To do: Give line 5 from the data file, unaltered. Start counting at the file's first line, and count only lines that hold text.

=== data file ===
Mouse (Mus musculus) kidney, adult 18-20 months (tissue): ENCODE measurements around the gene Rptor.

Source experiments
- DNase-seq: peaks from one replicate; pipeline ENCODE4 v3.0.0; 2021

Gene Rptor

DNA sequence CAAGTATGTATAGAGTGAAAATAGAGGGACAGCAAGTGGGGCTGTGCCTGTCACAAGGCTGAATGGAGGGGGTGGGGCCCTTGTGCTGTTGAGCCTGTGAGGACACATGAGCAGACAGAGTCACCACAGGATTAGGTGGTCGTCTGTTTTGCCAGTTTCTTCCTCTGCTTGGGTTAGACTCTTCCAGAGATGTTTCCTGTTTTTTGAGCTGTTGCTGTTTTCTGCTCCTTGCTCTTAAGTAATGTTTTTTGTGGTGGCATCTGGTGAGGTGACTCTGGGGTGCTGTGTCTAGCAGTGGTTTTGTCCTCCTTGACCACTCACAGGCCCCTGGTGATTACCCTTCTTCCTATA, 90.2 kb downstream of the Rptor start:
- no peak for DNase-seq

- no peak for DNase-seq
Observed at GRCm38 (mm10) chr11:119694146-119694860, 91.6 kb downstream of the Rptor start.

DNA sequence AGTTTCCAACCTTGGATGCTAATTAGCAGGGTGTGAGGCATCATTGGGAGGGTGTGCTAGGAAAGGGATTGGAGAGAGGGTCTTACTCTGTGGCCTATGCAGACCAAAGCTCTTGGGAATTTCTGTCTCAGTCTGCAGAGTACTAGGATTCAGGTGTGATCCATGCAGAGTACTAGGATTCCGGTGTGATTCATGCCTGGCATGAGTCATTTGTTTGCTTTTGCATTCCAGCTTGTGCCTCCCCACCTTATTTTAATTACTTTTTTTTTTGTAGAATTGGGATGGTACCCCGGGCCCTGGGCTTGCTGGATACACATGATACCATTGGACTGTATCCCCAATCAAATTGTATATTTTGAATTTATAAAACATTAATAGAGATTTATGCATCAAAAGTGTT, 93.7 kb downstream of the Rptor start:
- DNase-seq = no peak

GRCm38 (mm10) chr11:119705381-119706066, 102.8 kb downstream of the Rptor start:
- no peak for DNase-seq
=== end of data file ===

DNA sequence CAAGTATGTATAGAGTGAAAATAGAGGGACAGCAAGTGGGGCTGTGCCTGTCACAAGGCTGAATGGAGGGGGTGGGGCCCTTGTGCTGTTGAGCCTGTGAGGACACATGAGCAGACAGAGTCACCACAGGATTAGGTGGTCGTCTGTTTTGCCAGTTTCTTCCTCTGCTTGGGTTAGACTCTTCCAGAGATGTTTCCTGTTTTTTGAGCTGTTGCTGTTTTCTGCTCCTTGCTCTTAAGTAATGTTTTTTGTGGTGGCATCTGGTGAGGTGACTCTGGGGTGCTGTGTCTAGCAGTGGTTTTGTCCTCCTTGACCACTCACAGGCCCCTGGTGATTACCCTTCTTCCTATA, 90.2 kb downstream of the Rptor start: